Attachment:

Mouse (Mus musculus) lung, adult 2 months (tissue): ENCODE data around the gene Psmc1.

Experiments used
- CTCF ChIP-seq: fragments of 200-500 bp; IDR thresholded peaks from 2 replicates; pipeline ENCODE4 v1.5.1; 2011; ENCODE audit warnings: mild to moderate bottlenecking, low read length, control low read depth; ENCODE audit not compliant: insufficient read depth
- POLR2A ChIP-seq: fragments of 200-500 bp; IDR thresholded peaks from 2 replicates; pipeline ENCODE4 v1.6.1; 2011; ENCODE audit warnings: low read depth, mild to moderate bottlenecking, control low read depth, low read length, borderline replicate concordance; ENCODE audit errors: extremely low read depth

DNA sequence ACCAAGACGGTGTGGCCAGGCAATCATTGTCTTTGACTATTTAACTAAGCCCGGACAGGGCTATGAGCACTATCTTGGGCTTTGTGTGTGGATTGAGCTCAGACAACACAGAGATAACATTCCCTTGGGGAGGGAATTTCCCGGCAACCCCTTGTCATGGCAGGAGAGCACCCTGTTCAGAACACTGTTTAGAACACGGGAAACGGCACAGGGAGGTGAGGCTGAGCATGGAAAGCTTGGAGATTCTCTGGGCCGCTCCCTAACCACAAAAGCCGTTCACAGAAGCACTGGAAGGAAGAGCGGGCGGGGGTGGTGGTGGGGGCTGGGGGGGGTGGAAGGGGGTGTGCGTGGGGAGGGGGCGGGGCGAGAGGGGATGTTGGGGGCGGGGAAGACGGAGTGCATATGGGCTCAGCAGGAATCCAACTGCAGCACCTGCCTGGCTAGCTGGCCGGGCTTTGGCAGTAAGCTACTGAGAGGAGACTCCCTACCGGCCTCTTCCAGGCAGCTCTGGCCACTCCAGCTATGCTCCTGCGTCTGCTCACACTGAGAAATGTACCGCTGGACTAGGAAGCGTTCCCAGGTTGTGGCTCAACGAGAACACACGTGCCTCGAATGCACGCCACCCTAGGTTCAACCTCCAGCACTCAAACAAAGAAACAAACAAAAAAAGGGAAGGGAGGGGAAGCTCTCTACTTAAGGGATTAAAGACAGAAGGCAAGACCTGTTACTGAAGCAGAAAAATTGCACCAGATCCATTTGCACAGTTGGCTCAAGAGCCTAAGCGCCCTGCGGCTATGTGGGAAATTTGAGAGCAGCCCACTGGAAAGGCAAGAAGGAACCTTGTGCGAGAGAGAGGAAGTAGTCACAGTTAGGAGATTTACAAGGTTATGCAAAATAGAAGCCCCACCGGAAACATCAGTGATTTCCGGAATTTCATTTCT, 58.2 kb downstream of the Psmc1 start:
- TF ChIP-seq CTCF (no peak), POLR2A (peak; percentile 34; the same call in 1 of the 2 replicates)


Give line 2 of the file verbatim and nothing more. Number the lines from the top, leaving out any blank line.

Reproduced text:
Experiments used